Are There Any Glass Houses For Sale? Asking For A Friend, I Mean Me.

Stories about ordinary families are those which interest me most. Domestic dramas represent humanity at its very core and they are our best and closest chance to become the fly on the wall inside our neighbors’ homes. So now that I sound like a total creeper, let’s move on.

Maybe I am a literary voyeur and I’m ok with that. Human being are both ordinary and strange. We are all over the charts between crazy and sane. I want to read about someone I can relate to or maybe has qualities that I can understand. Would their reaction in a particular situation mirror mine or would it be the opposite? Just something to think about.

I began reading Seventh Heaven by Alice Hoffman a few days ago and so far I really like it. She reminds me a little of Anne Tyler, who is a wonderful writer of domestic dramas. Hoffman is an author I have known about for years but have never read up until now. Aside from Seventh Heaven I have two other novels of hers on my bookshelf. One of these is Skylight Confessions. Below is the Amazon synopsis:

• Cool, practical, and deliberate, John is dreamy Arlyn’s polar opposite. Yet the two are drawn powerfully together even when it is clear they are bound to bring each other grief. Their difficult marriage leads them and their children to a house made of glass in Connecticut  countryside, to the avenues of Manhattan and to the blue waters of Long Island Sound. Glass breaks, love hurts, and families make their own rules. Ultimately, it falls to their grandson, Will, to solve the emotional puzzle of his family and of his own identity •

Aside from being a story about a family, the major draw to this story is that it features a glass house. The concept of a glass house has always fascinated me. I’ve never been inside one or even seen one other than in pictures. Part of me would love to live in one, but only if it was in the middle of the woods, and I wouldn’t want the bathroom to be glass-those are my only caveats. Have you ever thought about it- could you live in a glass house if given the chance? I really think I would. But who knows, it’s all hypothetical, because I have never been offered that choice. Maybe it wouldn’t be as amazing as my mind thinks it would be. Maybe it would be creepy, I don’t know.



PS. Could you build built-in bookshelves in a glass house? Could be a deal breaker.

“What better occupation, really, than to spend the evening at the fireside with a book, with the wind beating on the windows and the lamp burning bright.”

– Gustave Flaubert


Life Stories

Self-help is a genre that I almost always, without question, completely avoid. Upon seeing a self-help section I usually am rolling my eyes as I quickly pass it by. It’s not that I think that professionals and other experts have nothing profound to say. My problem is that self-help books (in general) have such broad agendas (even when covering something specific) that are meant to appeal to the masses. We are all so different even when going through similar experiences. Also-so many of them feel like a cheap attempt at making a quick buck off of someone grasping and needing so much more in the realm of true self-help. Don’t flip out, there are wonderful (if few) exceptions in this category.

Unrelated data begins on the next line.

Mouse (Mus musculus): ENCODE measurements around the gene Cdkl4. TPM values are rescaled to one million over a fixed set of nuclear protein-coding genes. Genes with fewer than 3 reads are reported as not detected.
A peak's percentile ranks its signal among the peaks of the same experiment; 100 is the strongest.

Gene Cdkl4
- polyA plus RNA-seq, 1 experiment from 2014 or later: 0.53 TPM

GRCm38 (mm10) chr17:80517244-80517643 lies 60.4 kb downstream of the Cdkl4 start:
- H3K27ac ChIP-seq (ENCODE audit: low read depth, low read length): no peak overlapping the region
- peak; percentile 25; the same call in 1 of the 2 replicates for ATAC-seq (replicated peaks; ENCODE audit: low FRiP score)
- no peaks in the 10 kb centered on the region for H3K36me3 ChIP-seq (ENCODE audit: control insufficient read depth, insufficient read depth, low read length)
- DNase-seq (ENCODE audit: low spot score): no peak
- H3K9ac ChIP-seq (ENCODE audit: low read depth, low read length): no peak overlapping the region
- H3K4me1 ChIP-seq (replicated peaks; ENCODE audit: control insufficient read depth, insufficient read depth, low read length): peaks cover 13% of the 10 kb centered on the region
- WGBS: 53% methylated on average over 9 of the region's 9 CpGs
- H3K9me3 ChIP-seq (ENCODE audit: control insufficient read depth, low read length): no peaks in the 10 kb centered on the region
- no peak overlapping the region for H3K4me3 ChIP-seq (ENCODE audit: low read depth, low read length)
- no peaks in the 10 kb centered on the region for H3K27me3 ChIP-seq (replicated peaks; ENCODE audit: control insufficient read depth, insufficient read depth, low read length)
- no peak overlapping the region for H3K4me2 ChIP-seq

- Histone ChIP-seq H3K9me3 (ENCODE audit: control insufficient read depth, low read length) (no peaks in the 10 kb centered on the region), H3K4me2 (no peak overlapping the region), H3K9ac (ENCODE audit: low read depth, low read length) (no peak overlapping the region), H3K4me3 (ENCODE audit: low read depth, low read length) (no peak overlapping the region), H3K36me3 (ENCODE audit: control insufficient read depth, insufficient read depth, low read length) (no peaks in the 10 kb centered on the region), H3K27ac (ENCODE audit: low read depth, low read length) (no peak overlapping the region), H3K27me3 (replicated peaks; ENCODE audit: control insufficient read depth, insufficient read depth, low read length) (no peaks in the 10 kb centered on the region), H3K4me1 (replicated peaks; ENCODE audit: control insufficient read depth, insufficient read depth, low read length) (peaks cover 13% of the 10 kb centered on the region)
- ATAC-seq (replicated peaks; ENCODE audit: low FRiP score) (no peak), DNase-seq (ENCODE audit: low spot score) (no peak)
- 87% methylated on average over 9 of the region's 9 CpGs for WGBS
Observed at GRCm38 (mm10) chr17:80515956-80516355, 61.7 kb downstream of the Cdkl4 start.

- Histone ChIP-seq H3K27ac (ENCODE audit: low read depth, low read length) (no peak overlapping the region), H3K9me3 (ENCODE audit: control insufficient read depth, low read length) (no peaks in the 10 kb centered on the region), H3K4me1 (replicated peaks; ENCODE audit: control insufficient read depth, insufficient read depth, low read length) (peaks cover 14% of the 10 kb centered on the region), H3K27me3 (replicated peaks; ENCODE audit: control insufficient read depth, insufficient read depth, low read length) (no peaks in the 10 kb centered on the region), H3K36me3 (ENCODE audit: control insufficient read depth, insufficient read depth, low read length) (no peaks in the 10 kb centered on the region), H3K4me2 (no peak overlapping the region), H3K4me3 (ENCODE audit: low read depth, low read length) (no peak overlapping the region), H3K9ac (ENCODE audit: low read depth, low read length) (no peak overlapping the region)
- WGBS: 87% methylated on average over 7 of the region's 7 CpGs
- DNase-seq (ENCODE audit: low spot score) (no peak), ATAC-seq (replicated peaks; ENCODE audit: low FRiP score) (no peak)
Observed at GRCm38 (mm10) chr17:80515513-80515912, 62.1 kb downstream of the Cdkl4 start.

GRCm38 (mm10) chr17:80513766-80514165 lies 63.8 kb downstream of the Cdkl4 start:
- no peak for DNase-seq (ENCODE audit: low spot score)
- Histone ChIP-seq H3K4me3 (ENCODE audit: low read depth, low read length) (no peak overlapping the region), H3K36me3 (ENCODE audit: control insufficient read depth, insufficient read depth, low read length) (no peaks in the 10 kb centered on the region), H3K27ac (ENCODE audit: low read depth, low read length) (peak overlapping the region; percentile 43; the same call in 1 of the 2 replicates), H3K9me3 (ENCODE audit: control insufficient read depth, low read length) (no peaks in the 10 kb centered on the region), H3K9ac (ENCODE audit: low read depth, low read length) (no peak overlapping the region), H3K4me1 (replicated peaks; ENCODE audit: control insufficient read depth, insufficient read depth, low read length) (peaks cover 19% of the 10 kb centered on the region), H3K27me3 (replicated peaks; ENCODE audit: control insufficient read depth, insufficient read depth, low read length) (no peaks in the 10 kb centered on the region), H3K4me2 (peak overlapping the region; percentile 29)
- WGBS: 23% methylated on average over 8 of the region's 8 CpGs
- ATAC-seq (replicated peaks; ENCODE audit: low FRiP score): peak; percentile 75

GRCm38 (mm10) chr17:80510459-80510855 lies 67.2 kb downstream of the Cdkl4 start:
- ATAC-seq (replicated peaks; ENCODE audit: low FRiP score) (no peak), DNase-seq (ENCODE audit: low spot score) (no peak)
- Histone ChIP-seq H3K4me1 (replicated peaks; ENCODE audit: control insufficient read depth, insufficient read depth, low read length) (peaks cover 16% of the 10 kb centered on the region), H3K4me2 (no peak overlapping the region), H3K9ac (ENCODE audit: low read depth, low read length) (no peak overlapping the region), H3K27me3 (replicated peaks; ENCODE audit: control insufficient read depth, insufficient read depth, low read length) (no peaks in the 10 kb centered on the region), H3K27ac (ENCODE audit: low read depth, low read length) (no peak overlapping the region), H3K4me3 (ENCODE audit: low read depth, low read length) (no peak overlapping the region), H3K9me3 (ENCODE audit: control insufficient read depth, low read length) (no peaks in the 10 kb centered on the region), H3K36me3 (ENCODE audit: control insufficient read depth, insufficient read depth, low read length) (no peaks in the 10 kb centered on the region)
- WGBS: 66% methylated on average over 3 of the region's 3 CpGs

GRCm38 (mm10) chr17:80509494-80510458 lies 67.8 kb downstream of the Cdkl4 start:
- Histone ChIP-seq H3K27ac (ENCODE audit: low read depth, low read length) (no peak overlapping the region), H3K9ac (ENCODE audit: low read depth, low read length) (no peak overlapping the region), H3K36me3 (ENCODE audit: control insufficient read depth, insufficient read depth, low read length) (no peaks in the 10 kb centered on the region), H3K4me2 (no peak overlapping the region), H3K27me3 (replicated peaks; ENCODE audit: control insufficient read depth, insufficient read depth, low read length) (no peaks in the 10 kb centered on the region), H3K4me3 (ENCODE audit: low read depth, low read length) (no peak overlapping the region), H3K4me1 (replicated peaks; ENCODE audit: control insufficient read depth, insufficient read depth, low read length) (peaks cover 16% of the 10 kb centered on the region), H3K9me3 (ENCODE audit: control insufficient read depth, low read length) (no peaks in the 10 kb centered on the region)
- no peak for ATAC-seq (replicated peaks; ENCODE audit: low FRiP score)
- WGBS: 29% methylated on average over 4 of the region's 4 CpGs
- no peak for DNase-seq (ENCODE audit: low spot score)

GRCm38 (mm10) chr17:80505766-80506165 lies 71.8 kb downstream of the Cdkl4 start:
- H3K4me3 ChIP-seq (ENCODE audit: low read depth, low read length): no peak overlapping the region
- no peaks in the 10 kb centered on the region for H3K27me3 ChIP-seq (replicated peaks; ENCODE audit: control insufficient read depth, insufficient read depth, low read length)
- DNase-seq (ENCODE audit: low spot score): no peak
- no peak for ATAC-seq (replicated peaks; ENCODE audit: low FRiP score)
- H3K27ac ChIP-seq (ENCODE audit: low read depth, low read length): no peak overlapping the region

Maybe You Should Talk to Someone by #LoriGottlieb is not self-help. I feel like I need to mention this, because the title gives a SH vibe. In my opinion, it’s more of a memoir. This book is fantastic and I recommend it to anyone who has an interest in psychology. I like memoirs and non-fiction. I don’t like someone touting knowledge or advice to someone they don’t know personally; it comes across as strange and flippantly arrogant.

Gottlieb’s voice and timing is on par. She intertwines her personal therapy sessions with those of the patients she sees. I found myself turning down corners of many pages, (don’t cringe-I “live” in my books, and sometimes they get manhandled) which held such resonating passages. This book follows her journey and those of her patients at a pace that feels incredibly human. This book has depth and is one that shouldn’t be missed.

“…I was reminded that heart is just as fragile at seventy as it is at seventeen. The vulnerability, the longing, the passion-they’re all there in full force.”

– Lori Gottlieb


Books are treasures. Blah, blah, blah.

Scratch that. Books are fierce. They transport, transform, and let you trespass across any border you choose.  Books have become banned and have been burned.  Their words have the power to destroy, create, exploit, mesmerize, and above all, allow us to think outside our own and often times, rigid boxes.  We, as readers, rightfully devour books. Our teeth drip with words as we hunger for more.

That little description was fun to write. It leaves me with an image of a lion with letters, rather than blood dripping from his ravaging teeth. Another thing, sometimes like animals, we have to hunt. As in hunting down our books.

The Blood of Paradise by Stephen Goodwin is one of my recent hunts. If possible I like to find books when I randomly come across them in used book shops or stacks. However, TBOP was one that over several years of searching I had never laid eyes on. There are two sites I use when this happens. One is and the other is In this case, Abe did not have it, but thriftbooks came through for the win.